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Pockets hit hard in July 4 storm

Pelican, Burntside lakes saw damage reminiscent of 1999

Tom Klein and Marshall Helmberger
Posted 7/12/12

REGIONAL - A violent storm, reminiscent of the July 4, 1999 derecho that leveled thousands of acres of trees in the Boundary Waters Canoe Area, struck isolated pockets across the region on …

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Pockets hit hard in July 4 storm

Pelican, Burntside lakes saw damage reminiscent of 1999


REGIONAL - A violent storm, reminiscent of the July 4, 1999 derecho that leveled thousands of acres of trees in the Boundary Waters Canoe Area, struck isolated pockets across the region on Independence Day.

Winds reaching up to 90 miles per hour ripped across the north shore of Pelican Lake and also slammed portions of Burntside and Little Long lakes near Ely. Meanwhile, lightning strikes caused damage as well, taking out the main electrical pole in Crane Lake, melting the meter and damaging equipment at one resort.

“It was just like a tsunami,” said Vanessa Ingebretsen, who, with her husband, Ray, operates Aspen Resort on the north shore of Pelican. “You could see the wind actually lift water from the lake.”

Aspen Resort was among the hardest hit by the storm. Powerful winds toppled dozens of trees and tossed a canoe, plastic picnic tables and deck furniture like a child scattering toys.

Falling trees smashed decks and damaged vehicles and buildings. The resort’s fish house was clobbered by several trees and winds snapped off a section of a wooden playground set along the resort’s waterfront.

Amazingly, no one was injured in the storm. Vanessa described how one guest, carrying her children, was rushing up from the lakefront as the storm hit and a tree toppled behind her.

“It was like something from a disaster movie,” added Ray.

Further east, on Burntside Lake, Camp Van Vac was dealing with damage of its own, as about 25 trees, mostly pine, came crashing down around the resort, knocking out power for about 24 hours.

Two cars owned by guests were smashed by falling trees and an outhouse was wrecked as well, according to Van Vac owner Nancy Jo Tubbs.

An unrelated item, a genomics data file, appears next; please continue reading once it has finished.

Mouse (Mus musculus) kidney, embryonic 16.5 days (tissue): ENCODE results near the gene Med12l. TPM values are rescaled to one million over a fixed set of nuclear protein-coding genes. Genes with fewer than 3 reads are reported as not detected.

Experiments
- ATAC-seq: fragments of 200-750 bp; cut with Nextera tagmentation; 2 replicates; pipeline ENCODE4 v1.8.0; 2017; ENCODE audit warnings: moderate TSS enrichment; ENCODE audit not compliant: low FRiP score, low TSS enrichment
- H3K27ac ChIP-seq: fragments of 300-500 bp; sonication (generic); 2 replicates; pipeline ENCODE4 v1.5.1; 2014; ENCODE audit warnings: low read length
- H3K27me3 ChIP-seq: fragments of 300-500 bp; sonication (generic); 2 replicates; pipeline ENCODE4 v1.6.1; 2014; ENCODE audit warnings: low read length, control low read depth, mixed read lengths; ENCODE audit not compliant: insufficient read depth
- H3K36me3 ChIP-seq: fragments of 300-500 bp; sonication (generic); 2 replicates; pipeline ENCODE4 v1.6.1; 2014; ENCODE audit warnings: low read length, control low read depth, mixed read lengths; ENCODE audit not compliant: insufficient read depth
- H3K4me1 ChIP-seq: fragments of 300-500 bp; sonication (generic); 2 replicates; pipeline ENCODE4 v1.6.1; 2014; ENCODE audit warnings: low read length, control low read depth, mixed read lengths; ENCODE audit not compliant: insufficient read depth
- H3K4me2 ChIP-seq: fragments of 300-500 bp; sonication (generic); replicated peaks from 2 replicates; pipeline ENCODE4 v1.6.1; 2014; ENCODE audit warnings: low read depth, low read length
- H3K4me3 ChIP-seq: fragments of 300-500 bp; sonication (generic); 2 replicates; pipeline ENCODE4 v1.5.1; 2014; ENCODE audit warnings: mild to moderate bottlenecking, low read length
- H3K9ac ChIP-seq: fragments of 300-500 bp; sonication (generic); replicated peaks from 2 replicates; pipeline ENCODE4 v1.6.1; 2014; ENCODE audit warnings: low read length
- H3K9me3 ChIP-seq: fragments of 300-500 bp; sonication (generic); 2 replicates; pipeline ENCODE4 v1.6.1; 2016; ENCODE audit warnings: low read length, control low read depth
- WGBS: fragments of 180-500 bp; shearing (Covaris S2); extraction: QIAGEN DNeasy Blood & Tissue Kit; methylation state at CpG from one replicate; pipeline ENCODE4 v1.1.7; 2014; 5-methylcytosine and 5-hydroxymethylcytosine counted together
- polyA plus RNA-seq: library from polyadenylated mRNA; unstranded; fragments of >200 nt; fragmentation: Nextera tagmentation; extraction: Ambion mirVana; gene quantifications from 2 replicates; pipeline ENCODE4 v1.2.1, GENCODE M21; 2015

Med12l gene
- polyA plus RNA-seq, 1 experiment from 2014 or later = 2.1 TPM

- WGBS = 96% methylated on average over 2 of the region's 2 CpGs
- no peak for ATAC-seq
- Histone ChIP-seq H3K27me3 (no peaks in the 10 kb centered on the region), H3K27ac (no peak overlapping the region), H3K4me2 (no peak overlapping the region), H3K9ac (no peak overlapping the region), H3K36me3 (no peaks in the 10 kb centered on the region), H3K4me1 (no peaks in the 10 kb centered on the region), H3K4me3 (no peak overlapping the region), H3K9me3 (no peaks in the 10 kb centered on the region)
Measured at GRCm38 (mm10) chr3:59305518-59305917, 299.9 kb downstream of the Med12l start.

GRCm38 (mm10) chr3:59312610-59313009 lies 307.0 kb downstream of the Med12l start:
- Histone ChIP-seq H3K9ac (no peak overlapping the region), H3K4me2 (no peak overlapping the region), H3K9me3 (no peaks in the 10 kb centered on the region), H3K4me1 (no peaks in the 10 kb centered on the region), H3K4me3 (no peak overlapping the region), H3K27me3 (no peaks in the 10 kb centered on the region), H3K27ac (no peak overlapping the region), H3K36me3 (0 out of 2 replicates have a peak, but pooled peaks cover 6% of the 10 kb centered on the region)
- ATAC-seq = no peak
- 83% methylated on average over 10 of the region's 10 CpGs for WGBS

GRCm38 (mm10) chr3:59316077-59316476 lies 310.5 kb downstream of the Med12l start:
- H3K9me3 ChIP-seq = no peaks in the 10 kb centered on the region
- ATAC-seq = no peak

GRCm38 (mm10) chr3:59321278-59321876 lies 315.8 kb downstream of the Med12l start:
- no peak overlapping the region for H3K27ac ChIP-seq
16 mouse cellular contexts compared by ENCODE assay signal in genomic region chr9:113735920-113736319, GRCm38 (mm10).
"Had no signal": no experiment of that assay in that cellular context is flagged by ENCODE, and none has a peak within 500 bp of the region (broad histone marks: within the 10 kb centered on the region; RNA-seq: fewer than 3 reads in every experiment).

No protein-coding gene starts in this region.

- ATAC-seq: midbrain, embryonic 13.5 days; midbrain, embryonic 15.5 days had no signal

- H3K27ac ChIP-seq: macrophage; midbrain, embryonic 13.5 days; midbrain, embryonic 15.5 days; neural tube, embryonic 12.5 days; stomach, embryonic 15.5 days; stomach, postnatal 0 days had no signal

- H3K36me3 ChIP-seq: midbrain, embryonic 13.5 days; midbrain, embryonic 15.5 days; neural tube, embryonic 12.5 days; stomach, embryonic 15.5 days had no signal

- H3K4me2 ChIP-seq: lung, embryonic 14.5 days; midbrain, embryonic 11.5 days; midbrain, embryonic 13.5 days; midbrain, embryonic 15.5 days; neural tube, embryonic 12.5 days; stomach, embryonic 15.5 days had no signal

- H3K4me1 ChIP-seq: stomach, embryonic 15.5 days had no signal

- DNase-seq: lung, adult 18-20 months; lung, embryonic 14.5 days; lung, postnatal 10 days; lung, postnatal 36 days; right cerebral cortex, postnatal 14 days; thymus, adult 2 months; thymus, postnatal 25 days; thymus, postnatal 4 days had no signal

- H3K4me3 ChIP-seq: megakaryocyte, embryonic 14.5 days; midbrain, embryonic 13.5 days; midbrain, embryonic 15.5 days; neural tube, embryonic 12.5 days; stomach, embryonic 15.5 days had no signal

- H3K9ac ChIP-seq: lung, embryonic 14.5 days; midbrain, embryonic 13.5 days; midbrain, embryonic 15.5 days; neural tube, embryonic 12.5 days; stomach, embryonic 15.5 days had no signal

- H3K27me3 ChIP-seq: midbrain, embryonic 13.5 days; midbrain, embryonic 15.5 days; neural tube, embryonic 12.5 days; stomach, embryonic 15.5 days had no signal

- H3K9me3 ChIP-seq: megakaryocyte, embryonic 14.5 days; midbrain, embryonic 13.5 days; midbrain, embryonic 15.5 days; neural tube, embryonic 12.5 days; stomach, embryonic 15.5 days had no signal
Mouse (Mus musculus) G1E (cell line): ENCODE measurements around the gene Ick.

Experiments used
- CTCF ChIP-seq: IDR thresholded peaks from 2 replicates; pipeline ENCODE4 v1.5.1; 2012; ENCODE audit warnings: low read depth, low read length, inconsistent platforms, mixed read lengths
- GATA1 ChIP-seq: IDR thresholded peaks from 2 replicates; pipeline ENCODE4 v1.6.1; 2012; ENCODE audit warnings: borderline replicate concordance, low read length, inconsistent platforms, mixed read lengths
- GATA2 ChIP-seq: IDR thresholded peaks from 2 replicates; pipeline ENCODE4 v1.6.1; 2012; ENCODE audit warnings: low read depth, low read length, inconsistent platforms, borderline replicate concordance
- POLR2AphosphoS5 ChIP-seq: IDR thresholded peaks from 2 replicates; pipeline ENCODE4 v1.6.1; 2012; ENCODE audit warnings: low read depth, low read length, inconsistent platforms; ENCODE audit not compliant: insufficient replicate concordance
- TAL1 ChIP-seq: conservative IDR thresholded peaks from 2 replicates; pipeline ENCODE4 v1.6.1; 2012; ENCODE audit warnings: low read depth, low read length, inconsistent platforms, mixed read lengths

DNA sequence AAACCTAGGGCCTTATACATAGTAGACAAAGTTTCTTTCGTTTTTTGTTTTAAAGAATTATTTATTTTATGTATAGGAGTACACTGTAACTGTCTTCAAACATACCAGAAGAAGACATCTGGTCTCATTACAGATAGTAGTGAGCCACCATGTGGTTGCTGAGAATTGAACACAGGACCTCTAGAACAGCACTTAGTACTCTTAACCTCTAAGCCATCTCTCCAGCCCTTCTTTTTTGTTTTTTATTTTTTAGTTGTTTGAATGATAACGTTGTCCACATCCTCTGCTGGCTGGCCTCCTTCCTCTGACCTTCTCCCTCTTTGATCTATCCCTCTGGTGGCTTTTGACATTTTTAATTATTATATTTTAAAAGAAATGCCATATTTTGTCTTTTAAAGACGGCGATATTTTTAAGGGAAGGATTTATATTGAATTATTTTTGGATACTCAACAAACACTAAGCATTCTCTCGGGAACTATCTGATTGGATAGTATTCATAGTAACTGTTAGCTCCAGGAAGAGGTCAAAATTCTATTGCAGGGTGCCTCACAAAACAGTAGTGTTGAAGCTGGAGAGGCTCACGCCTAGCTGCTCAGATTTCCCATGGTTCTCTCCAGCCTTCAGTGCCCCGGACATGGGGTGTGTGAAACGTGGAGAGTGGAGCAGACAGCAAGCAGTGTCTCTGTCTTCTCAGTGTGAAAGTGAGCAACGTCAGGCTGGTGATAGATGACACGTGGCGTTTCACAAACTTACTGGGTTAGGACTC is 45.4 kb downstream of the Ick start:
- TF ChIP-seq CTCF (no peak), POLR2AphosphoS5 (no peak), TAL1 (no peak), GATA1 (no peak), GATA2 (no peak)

“In the middle of it, I thought it was just as strong as the 1999 storm,” said Tubbs.

“It was real comparable,” agreed Bob Champa, who operates Lakeside Services in the Ely area. Champa has been busy with cleanup ever since the storm, and said parts of Burntside and Little Long lakes were among the hardest hit areas locally. “There are many big pine down,” he said.

Some structures failed to withstand the wind as well. A yurt recently built on Ripple Island on Burntside, was completely destroyed. “It’s just gone,” said Champa.

Back in the Orr area, Norway Point Resort also suffered damages and was without power for 57 hours. Bruce and Jacque Feela were busy this week fixing up the resort, where docks were damaged and rolled by the strong winds. Boats were tossed into the weedy shoreline and tackle, rods and reels and lifejackets were stripped from the boats’ interiors.

Both Aspen and Norway Point lost power and some of the guests, who wanted to leave, were directed to resorts on the south side of the lake, which still retained power and escaped most of the storm’s wrath.

According to Aurora Muggli, who works at Norway Point, although some guests did leave, many stayed and even assisted in the cleanup at the resort.

Ray also said guests at Aspen chipped in and were augmented by volunteers from the community, who arrived shortly after the storm subsided to help clear the dozens of trees littering the resort grounds.

“A lot of the guests were surprised at how much help showed up,” said Ray. “They said that would never happen in their community.”

Ray also praised the Lake Country Power crews who were on the scene quickly to restore power in the area. Power was back on line about a day after the storm hit. Norway was without power for about 57 hours, according to Muggli.

Russell Holman, who was among the army of volunteers helping with cleanup, estimated as many as 80-plus trees were downed in the area. Aspen, he told Ray, had sustained the worst damage.